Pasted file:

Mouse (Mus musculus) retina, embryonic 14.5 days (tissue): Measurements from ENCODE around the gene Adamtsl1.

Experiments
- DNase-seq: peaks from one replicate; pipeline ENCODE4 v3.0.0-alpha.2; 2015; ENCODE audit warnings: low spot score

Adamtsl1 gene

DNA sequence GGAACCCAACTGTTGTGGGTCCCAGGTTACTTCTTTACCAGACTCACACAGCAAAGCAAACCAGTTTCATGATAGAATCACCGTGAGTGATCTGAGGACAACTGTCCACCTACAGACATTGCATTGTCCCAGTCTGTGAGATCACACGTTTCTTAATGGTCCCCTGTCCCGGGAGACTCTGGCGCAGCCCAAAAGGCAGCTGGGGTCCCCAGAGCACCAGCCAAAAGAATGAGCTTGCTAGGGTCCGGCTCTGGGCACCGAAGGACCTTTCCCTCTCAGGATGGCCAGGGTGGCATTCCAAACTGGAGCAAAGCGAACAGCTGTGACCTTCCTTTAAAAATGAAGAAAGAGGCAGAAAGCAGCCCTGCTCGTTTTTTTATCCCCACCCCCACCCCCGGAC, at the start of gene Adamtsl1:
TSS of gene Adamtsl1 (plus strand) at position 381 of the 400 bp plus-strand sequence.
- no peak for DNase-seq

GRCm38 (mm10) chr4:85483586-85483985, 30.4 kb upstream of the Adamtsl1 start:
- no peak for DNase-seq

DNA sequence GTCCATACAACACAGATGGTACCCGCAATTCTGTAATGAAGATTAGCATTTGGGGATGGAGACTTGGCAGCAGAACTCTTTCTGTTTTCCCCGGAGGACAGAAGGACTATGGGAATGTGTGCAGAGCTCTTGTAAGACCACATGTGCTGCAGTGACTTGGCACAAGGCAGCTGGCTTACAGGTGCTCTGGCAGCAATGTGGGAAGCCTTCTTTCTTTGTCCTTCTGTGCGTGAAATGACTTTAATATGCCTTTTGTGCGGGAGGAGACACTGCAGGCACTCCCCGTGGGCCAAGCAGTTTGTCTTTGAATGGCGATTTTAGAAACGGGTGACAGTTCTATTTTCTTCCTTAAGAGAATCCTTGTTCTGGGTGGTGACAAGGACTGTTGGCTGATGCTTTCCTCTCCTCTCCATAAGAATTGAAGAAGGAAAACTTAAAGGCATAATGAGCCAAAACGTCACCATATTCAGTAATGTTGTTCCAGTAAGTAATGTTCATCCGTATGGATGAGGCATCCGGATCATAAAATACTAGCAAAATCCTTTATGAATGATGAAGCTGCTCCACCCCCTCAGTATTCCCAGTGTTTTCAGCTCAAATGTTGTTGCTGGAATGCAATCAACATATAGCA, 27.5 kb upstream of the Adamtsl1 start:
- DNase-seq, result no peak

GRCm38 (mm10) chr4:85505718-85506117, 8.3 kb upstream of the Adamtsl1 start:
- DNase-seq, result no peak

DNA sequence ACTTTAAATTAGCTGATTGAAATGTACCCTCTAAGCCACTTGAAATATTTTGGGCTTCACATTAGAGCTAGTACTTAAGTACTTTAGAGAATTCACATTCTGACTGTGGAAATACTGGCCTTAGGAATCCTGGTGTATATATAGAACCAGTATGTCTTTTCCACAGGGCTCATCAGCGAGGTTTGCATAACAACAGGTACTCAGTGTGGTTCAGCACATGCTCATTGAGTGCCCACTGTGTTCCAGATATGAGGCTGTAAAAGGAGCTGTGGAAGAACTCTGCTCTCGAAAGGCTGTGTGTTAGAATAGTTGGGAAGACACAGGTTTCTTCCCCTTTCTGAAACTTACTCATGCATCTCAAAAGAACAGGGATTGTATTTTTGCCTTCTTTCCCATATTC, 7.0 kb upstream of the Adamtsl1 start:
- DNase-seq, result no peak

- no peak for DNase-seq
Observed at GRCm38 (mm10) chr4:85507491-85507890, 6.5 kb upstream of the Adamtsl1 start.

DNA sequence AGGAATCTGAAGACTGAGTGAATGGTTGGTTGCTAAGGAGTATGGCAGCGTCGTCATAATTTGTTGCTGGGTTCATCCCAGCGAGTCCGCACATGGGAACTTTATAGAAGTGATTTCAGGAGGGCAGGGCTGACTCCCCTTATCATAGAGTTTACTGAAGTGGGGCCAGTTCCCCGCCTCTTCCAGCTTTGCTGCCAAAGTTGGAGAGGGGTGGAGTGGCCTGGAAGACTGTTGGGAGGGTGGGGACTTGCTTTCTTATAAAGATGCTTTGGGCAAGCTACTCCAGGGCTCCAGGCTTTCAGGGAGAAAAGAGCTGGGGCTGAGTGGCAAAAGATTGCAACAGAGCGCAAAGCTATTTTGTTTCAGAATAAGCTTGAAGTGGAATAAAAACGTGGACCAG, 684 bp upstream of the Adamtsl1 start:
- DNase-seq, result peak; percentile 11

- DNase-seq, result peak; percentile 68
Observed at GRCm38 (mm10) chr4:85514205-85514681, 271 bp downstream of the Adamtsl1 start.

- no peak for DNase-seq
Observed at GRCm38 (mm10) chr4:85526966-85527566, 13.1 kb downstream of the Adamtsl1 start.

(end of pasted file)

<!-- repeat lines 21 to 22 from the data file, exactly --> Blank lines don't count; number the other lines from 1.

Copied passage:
Observed at GRCm38 (mm10) chr4:85514205-85514681, 271 bp downstream of the Adamtsl1 start.

- no peak for DNase-seq